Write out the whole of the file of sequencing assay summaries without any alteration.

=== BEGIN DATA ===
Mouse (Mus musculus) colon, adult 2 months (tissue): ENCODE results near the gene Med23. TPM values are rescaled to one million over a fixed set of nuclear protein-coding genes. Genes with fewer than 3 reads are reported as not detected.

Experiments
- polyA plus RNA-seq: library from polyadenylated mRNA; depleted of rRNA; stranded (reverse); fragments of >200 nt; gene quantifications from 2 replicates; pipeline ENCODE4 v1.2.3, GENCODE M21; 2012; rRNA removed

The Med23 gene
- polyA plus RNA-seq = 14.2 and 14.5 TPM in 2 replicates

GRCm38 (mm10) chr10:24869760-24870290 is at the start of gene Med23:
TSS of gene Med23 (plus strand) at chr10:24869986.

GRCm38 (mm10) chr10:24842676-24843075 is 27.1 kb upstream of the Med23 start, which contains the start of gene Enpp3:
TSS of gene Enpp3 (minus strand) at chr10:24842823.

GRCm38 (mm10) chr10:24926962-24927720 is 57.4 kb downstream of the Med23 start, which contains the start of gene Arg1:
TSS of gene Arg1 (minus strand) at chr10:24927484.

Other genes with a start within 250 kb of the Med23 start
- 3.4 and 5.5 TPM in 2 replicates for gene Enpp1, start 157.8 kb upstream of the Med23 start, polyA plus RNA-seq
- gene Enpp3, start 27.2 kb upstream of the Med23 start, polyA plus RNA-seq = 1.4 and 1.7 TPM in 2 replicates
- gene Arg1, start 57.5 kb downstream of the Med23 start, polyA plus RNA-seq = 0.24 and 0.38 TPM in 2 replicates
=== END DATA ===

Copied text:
Mouse (Mus musculus) colon, adult 2 months (tissue): ENCODE results near the gene Med23. TPM values are rescaled to one million over a fixed set of nuclear protein-coding genes. Genes with fewer than 3 reads are reported as not detected.

Experiments
- polyA plus RNA-seq: library from polyadenylated mRNA; depleted of rRNA; stranded (reverse); fragments of >200 nt; gene quantifications from 2 replicates; pipeline ENCODE4 v1.2.3, GENCODE M21; 2012; rRNA removed

The Med23 gene
- polyA plus RNA-seq = 14.2 and 14.5 TPM in 2 replicates

GRCm38 (mm10) chr10:24869760-24870290 is at the start of gene Med23:
TSS of gene Med23 (plus strand) at chr10:24869986.

GRCm38 (mm10) chr10:24842676-24843075 is 27.1 kb upstream of the Med23 start, which contains the start of gene Enpp3:
TSS of gene Enpp3 (minus strand) at chr10:24842823.

GRCm38 (mm10) chr10:24926962-24927720 is 57.4 kb downstream of the Med23 start, which contains the start of gene Arg1:
TSS of gene Arg1 (minus strand) at chr10:24927484.

Other genes with a start within 250 kb of the Med23 start
- 3.4 and 5.5 TPM in 2 replicates for gene Enpp1, start 157.8 kb upstream of the Med23 start, polyA plus RNA-seq
- gene Enpp3, start 27.2 kb upstream of the Med23 start, polyA plus RNA-seq = 1.4 and 1.7 TPM in 2 replicates
- gene Arg1, start 57.5 kb downstream of the Med23 start, polyA plus RNA-seq = 0.24 and 0.38 TPM in 2 replicates